Water Accounting
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Water Accounting

International Approaches to Policy and Decision-making

Edited by Jayne M. Godfrey and Keryn Chalmers

One of the most pressing global issues of the 21st century is the scarcity of water of a quantity appropriate to ensure economic, environmental and social sustainability. In addressing the issue through policy and management, of critical importance is access to high quality information. But water scarcity has many implications, and it is possible that different reporting approaches, generally called water accounting systems, can be appropriate to addressing them. In this groundbreaking book, international experts respond to the question: what role can water accounting play in resolving individual, organizational, industry, national and international economic, social and environmental issues? They explore how various forms of water accounting are utilized and the issues that they address.
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Chapter 12: Water Accounting and Conflict Mitigation

Lise Pretorius and Anthony Turton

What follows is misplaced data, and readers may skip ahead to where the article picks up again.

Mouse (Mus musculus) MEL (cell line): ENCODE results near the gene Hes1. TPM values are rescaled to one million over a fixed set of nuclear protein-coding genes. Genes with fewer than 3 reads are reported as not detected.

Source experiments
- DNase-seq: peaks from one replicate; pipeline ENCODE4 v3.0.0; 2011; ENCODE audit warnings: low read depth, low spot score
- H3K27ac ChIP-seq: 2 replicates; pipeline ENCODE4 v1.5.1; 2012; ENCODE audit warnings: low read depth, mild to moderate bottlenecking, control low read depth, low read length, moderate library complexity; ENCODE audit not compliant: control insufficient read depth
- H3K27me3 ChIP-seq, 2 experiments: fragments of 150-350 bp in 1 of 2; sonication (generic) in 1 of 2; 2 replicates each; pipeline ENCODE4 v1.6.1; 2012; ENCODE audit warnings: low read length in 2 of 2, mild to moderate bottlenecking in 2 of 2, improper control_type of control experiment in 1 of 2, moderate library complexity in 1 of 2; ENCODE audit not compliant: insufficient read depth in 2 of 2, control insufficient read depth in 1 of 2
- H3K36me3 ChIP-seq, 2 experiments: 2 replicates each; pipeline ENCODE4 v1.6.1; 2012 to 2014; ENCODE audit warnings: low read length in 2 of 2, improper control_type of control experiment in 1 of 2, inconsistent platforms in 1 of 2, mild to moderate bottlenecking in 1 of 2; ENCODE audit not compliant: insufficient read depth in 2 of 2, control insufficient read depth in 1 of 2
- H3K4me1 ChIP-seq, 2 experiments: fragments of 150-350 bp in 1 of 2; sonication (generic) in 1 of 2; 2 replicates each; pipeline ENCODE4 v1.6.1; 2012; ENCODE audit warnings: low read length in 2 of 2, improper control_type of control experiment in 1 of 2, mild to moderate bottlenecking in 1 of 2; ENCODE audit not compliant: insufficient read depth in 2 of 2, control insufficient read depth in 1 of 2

Lise Pretorius and Anthony Turton INTRODUCTION In this chapter, we investigate the relationship between risk management, water and conflict, and ask what role water accounting can contribute in the avoidance or resolution of water-related conflicts. Water accounting, in this context, refers to a system by which flows of water can be quantified and reported, in any given economic or ecological domain. The analysis in the chapter does not specify any particular water accounting system as the most effective, just that an effective water accounting system would be needed to provide the necessary data for reporting in ways that will help to avoid or resolve conflict. General Purpose Water Accounting, developed in Australia, is contemplated as a system that can be used to provide the necessary data to aid decision-making. General Purpose Water Accounting is a communication tool about the functions and responsibilities of a water report entity, designed to inform users about how water resources have been sourced, managed, shared and utilized during the reporting period. By doing so, a key objective of the system is to enhance public and investor confidence in the amount of water available, allocated, traded, extracted for consumptive use or removed and managed for environmental and other public benefit outcomes. The chapter explores the risks that arise from the use and management of water and approaches to mitigating these risks and the conflicts that may arise. Throughout the chapter, the unit of analysis referred to could be a single firm, an industry, economic sector or...

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